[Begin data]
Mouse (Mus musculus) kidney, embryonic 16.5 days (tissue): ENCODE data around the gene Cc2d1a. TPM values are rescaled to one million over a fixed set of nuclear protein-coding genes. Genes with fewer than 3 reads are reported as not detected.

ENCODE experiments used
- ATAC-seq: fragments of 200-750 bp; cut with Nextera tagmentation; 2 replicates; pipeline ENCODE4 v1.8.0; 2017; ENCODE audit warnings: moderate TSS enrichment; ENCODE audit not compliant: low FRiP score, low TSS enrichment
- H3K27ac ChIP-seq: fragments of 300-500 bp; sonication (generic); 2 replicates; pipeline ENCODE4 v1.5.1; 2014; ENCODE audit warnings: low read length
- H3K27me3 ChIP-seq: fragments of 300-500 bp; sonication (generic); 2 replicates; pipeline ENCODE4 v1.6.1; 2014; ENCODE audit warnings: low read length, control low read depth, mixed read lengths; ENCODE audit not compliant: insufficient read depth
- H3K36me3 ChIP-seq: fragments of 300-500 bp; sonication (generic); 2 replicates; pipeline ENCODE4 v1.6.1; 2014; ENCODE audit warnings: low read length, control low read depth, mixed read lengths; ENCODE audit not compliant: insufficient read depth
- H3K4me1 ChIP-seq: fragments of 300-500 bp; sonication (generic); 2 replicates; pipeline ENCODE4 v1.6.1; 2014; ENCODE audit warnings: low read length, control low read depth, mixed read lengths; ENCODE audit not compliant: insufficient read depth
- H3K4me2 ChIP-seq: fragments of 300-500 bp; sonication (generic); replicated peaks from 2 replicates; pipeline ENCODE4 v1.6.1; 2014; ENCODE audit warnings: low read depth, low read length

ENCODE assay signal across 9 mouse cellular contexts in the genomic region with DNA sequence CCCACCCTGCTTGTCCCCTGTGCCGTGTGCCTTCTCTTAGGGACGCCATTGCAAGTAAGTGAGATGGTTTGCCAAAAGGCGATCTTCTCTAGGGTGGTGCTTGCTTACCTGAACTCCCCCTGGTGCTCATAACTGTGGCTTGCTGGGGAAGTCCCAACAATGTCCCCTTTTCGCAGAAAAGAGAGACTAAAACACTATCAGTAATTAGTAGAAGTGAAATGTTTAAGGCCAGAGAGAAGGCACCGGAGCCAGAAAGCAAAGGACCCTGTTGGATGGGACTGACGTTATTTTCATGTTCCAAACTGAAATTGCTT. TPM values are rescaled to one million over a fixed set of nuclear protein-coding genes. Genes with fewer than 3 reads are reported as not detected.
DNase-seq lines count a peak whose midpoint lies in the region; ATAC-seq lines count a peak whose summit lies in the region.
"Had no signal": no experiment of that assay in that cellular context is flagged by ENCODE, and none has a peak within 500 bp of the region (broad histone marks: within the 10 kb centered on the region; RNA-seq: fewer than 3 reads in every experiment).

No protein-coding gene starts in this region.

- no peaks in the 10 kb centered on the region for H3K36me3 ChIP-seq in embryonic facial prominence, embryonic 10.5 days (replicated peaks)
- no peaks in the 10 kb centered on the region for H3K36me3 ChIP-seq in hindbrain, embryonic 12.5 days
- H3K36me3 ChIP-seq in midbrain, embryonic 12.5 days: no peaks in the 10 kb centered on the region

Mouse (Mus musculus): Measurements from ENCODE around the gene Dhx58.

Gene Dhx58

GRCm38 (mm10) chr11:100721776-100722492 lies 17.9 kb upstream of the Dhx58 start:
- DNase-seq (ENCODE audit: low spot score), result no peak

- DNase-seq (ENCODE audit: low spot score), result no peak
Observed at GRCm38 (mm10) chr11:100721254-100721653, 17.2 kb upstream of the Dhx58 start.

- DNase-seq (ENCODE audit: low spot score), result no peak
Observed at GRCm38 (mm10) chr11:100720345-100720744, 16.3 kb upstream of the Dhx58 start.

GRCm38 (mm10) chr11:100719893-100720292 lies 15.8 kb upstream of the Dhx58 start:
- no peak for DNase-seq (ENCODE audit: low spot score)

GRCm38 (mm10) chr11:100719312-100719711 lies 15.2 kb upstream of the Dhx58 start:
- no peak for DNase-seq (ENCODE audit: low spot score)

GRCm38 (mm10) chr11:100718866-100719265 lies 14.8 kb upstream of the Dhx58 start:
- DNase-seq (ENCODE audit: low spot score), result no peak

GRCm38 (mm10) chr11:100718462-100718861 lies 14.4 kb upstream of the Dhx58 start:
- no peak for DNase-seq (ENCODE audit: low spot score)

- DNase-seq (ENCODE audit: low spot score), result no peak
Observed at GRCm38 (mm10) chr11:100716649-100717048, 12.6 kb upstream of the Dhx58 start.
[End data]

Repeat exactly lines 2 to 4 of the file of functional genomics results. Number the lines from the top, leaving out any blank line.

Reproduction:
ENCODE experiments used
- ATAC-seq: fragments of 200-750 bp; cut with Nextera tagmentation; 2 replicates; pipeline ENCODE4 v1.8.0; 2017; ENCODE audit warnings: moderate TSS enrichment; ENCODE audit not compliant: low FRiP score, low TSS enrichment
- H3K27ac ChIP-seq: fragments of 300-500 bp; sonication (generic); 2 replicates; pipeline ENCODE4 v1.5.1; 2014; ENCODE audit warnings: low read length